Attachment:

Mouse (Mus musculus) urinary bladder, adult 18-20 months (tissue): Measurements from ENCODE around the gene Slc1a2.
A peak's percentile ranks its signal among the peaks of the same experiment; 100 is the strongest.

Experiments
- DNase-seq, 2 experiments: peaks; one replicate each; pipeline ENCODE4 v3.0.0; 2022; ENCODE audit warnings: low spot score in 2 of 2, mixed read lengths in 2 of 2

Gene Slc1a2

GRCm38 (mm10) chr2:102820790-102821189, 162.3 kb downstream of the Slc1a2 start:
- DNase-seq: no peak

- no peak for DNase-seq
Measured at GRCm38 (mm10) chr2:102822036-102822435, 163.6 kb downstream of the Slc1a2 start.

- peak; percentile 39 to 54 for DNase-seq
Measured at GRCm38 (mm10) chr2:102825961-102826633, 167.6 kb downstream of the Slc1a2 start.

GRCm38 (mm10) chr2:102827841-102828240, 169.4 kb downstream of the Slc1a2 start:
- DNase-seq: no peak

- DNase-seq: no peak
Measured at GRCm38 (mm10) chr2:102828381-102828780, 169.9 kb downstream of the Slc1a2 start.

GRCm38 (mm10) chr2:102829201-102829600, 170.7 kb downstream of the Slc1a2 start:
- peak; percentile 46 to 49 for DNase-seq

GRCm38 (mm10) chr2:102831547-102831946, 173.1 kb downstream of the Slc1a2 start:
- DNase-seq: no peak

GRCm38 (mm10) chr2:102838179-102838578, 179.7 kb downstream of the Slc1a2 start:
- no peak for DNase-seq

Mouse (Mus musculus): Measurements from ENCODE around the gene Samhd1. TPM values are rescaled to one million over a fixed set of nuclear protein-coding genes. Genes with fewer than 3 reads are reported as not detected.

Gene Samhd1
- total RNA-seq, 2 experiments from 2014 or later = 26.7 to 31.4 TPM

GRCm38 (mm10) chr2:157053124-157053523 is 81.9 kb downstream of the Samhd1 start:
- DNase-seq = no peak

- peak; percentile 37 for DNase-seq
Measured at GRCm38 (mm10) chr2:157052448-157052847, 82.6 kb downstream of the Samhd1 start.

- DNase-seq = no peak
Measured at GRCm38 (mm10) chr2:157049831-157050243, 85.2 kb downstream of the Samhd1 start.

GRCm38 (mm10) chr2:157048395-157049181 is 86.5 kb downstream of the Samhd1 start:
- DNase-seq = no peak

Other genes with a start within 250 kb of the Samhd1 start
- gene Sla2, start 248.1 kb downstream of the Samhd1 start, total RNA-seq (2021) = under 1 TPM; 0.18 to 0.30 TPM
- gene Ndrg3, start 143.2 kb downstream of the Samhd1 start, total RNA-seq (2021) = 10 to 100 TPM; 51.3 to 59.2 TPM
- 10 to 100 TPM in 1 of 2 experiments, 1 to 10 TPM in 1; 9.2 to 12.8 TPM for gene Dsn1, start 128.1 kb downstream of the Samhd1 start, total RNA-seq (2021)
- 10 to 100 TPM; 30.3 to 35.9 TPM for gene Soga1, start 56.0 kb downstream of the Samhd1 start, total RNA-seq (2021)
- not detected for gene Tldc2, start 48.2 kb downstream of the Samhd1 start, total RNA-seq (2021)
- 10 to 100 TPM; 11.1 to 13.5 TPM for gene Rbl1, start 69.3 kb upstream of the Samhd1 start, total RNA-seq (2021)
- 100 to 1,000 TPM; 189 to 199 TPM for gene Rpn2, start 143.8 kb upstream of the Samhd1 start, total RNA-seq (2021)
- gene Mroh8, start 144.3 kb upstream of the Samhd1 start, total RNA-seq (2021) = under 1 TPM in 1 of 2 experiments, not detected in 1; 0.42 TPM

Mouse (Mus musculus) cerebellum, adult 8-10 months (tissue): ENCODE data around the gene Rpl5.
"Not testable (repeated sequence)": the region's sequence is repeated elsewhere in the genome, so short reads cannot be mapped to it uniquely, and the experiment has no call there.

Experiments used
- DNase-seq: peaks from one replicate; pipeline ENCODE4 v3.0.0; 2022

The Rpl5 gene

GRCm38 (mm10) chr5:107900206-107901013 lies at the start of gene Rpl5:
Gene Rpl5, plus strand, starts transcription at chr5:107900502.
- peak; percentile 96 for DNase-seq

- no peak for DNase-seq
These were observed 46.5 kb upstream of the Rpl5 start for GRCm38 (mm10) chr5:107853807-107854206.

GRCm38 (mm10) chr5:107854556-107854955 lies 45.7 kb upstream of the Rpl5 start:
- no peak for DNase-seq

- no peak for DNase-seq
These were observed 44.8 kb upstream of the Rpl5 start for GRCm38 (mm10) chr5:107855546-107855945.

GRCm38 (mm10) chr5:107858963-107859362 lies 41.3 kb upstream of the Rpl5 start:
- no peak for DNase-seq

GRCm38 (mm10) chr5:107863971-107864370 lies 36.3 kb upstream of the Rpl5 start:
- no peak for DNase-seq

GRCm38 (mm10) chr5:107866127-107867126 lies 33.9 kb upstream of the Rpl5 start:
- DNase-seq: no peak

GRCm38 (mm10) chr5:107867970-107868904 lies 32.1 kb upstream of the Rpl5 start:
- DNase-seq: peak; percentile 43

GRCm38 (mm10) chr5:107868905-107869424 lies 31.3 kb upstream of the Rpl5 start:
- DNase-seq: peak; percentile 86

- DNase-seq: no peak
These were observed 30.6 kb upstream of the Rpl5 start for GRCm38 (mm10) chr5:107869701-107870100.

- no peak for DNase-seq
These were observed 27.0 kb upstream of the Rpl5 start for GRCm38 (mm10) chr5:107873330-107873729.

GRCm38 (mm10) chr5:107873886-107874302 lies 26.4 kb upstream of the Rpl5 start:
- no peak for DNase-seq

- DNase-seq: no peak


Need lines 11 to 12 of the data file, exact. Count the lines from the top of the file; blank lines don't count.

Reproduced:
Measured at GRCm38 (mm10) chr2:102825961-102826633, 167.6 kb downstream of the Slc1a2 start.

GRCm38 (mm10) chr2:102827841-102828240, 169.4 kb downstream of the Slc1a2 start: